Similar findings were publicized by a study on breviones I, a new breviane spiroditerpenoid extracted from coral-derived fungus Penicillium sp. TJ403-1. It exhibited significant inhibitory activities against HL-60 (acute leukemia), HEP3B (hepatic cancer), and A-549 (lung cancer) cell lines with IC50 values of 4.92 ± 0.65, 5.50 ± 0.67, and 8.60 ± 1.36 pM, respectively (Yang et al. 2018). In another regard. Lipopeptaibol emericellipsin A peptide from alkalophilic, and soil fungus Emericellopsis alkaline exhibited a selective cytotoxic activity against HeLa and HepG2 cancer cell lines (EC50 < 0.5 and 2.8 pM, respectively), making it about 40 times less toxic to normal cells when compared with doxorubicin as a positive control. The mode of action of this short peptaibol is presumably associated with its effects on cell membranes (Rogozhin et al. 2018).

Isolated phleichrome from a phytopathogenic fungus, Cladosporium Phlei, was assessed as photosensitizers for photodynamic therapy (PDT). This new fungal peiylenequinone displayed a good in vitro, photodynamic antitumor activity. MCF-7, HeLa, and SW480 cell lines had their lowest viability, at 10, 25, and 50 ng/mL treatment, respectively. However, all cell lines were more sensitive to phleichrome under illuminated conditions than under dark conditions. Discovering new photosensitizers is crucial as the currently used ones have several complications such as pain experienced during irradiation, skin sensitivity, and limited treatment depth (So et al. 2018).

Interestingly, fungal immunomodulatory protein, FIP, from Nectria haematococca was proven to negatively regulate PI3K_ Akt signaling in lung adenocarcinoma cells, which induced cell cycle arrest, autopliagy, and apoptosis. The Gl/S and G2/M cell cycle arrest resulted from suppressed Akt phosphorylation, which contributed to the dowmegulation of CDK2, CDK4, cyclin B1 and cycliu Dl, as well as the upregulation of p21 and p27 expression. In addition, autopliagy and A549 apoptosis were promoted by decreasing mTOR phosphorylation along with increasing Bax/Bcl-2 and c-PARP expression ratio, respectively (Xie et al. 2018).

Other isolatedhaloalkaliphilic bacteria from Algerian Sahara desert soils were also screened for genes coding for antitumor compounds. It was found that isolate M5A, which was identified as Actinopolyspora sp., was positive for tryptophan dimer gene primers, showing 76% homology to the strain AR1455 gene cluster. The tryptophan dimerization enzymes were shown to biosynthesize structurally diverse tryptophan dimmers that in turn possess an antitumoral activity. Streptomyces sp. strain Ig6, on the other hand, showed a mixed PCR product that included a high intensity band for Glul/Glu2 primers, corresponding to dNDP-glucose 4,6-dehydratase genes. These were previously used to search for anti-cancer biomolecules such as elloramycin, novobiocin, and ravidomycin (Selama et al. 2014). Furthermore, hydroxy marilone C, a secondary metabolite extracted from Streptomyces badius, was also shown effective against two tumor cell lines (MCF-7 and A-549). The calculated IC50 for the cell line A-549 was 443 pg/ml, indicating low anti-tumor affinity, while the other cell line MCF-7 demonstrated an IC50 of 147.9 pg/ml (El Sayed et al. 2016).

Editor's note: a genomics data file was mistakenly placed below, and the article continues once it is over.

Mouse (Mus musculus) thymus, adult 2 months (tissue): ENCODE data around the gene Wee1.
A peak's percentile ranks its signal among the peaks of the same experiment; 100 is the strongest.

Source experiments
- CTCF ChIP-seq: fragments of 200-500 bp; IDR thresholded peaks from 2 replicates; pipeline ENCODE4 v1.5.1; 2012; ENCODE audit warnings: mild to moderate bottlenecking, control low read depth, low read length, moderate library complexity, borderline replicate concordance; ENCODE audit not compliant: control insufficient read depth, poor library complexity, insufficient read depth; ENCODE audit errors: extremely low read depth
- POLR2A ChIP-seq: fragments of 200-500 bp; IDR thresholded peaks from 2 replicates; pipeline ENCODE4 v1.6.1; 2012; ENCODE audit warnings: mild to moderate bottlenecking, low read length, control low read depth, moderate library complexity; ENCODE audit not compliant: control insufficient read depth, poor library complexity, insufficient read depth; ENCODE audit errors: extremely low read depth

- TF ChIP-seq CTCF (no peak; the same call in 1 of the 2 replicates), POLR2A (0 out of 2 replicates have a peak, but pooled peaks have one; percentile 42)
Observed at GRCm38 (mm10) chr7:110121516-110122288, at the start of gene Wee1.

Lobophorin К is another anti-cancer metabolite that is isolated from marine Streptomyces sp. M-207, endophytic to cold-water coral Lophelia pertusa collected from Aviles Canyon depths. This new natural bioactive compound displayed cytotoxic activities against human pancreatic carcinoma (MiaPaca-2) and human breast adenocarcinoma (MCF-7) cell lines, with IC50 values of 34.0 ± 85.1 and 23.0 ± 8.9 pM respectively (Braiia et al. 2017). Moreover, recently extracted secondary metabolites from Streptomyces sp. strain MUM265 contributed to 34.57±4.99% reductions in cell viability of Caco-2 colon cancer cells at 400 pg/mL extract concentration. However, ED50, the dose that is required to induce 50% cell viability reduction, was not achieved even at this highest concentration tested. Treatment with MUM265 strain extract caused abnormal rounding, cell shrinkage with reduced cytoplasm mass, and detachment of Caco-2 cells. It also induced potential depolarization of mitochondrial membrane, as well as DNA fragmentation and accumulation of subG, cells in cell cycle after 24 hours, suggesting potential apoptosis effects (Tan et al.

2019).

Other forms of cancer such as gliconra were also affected by marine Streptomyces sp. ZZ338 metabolites. The proliferation of rat glioma C6 cells as well as human glioma U251 and SHG44 cells were inhibited with IC50 values ranging from 0.42 to 1.80 rrM for actinomycirr V, 1.01 to 10.06 nM for actinomycin D, and 3.26 to 25.18 rrM for actinomycin Xop. In contrast, the control Doxorubicin, on the other hand, had ICJ0 values ranging from 0.70 to 9.61 pM (Zhang et al. 2016). An authraquinone derivative from Streptomyces sp. ZZ406 also demonstrated potent inhibition activity against the proliferation of hitman glioma SHG44, U251. and U87MG cells with IC50 values ranging from 4.7 to 8.1 pM, compared to 1.9-9.6 pM of control Doxorubicin. In addition to having a high selectivity index (CCJ0/IC50, > 12.3 to 21.3), this compound also showed good stability in human liver microsomes (Chen et al. 2018).